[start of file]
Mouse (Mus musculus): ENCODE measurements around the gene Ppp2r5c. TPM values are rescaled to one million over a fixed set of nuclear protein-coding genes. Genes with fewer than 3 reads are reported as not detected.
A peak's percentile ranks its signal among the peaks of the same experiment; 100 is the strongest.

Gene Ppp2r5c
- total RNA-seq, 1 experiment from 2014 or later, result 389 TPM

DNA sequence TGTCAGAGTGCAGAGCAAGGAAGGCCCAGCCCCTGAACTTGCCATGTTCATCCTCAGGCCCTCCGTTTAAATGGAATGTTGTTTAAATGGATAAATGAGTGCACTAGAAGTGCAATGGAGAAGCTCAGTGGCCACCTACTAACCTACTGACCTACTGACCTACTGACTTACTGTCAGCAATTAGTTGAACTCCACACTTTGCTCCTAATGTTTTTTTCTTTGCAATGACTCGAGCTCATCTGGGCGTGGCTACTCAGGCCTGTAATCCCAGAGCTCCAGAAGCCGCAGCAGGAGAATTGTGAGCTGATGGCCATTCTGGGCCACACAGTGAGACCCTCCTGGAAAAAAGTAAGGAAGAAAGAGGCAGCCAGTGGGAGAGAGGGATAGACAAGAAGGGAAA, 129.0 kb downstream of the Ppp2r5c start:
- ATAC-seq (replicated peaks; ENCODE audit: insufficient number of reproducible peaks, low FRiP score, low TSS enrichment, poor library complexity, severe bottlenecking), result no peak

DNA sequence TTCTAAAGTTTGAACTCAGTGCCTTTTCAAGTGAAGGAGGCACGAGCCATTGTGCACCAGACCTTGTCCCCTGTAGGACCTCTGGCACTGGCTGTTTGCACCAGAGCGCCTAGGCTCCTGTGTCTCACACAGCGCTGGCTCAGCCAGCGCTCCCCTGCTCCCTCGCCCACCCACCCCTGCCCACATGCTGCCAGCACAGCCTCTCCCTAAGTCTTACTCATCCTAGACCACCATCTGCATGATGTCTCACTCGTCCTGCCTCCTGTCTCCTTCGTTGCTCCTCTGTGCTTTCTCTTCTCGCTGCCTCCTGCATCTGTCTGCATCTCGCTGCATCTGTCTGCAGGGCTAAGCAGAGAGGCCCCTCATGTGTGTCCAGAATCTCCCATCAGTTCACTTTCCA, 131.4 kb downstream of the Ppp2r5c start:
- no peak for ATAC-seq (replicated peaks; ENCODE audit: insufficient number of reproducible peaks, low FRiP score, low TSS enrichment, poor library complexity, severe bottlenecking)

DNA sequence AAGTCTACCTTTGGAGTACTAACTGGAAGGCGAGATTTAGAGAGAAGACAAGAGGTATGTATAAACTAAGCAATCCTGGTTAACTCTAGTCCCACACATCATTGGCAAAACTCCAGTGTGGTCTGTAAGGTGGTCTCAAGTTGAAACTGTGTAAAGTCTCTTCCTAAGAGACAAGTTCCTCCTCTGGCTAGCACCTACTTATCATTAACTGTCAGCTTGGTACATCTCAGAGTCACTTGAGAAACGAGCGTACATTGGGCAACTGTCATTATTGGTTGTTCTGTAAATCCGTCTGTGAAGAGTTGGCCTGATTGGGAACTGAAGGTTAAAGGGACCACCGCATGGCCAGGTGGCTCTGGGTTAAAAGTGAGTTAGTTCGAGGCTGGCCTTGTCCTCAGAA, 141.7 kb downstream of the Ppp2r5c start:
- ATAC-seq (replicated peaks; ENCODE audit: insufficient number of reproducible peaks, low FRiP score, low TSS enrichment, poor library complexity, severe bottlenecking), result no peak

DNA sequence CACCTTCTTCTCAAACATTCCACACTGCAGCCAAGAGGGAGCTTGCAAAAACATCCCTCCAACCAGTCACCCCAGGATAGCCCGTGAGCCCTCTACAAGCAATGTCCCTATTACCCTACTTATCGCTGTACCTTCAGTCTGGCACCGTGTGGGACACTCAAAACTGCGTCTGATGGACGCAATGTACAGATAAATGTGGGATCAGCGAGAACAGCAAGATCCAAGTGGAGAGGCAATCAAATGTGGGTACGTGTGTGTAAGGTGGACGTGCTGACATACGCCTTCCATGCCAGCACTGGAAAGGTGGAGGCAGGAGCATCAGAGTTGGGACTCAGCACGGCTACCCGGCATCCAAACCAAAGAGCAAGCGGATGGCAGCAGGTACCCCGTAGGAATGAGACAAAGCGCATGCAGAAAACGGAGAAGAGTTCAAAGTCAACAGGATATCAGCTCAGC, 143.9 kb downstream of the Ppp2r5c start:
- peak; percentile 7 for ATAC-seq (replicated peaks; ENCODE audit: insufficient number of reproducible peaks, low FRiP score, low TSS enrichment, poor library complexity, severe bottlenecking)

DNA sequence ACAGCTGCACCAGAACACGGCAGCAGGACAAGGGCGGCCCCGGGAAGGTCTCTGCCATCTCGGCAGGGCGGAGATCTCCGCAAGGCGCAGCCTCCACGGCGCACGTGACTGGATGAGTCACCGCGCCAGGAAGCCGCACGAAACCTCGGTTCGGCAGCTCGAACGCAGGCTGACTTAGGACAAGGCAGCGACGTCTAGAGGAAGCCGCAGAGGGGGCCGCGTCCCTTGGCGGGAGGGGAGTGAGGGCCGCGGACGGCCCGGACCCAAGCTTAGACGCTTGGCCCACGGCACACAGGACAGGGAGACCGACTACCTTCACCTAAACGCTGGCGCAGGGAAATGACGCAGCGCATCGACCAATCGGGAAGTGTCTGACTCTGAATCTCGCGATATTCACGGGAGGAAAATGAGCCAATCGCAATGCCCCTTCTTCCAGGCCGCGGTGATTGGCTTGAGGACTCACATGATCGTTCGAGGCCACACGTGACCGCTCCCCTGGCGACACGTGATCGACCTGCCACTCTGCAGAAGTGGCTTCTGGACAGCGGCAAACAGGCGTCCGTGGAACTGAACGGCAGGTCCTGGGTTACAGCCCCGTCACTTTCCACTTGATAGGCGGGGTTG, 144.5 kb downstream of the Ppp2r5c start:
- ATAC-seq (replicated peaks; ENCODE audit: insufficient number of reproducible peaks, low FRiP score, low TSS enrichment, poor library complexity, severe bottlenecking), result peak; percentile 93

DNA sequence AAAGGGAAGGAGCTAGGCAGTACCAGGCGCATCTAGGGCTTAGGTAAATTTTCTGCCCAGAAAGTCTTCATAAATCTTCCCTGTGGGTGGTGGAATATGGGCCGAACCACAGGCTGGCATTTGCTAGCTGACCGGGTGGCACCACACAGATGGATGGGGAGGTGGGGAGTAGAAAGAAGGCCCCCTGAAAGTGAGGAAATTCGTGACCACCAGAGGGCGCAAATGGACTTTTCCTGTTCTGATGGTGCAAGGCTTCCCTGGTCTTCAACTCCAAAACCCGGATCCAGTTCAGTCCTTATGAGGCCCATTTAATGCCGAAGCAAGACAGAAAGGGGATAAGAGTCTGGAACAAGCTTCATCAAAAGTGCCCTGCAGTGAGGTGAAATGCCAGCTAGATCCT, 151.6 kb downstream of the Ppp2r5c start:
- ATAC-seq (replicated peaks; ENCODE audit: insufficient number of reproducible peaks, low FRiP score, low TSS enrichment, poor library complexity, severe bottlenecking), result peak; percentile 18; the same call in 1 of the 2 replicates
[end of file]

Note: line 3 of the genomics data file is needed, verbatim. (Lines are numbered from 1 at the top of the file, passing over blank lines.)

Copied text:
Gene Ppp2r5c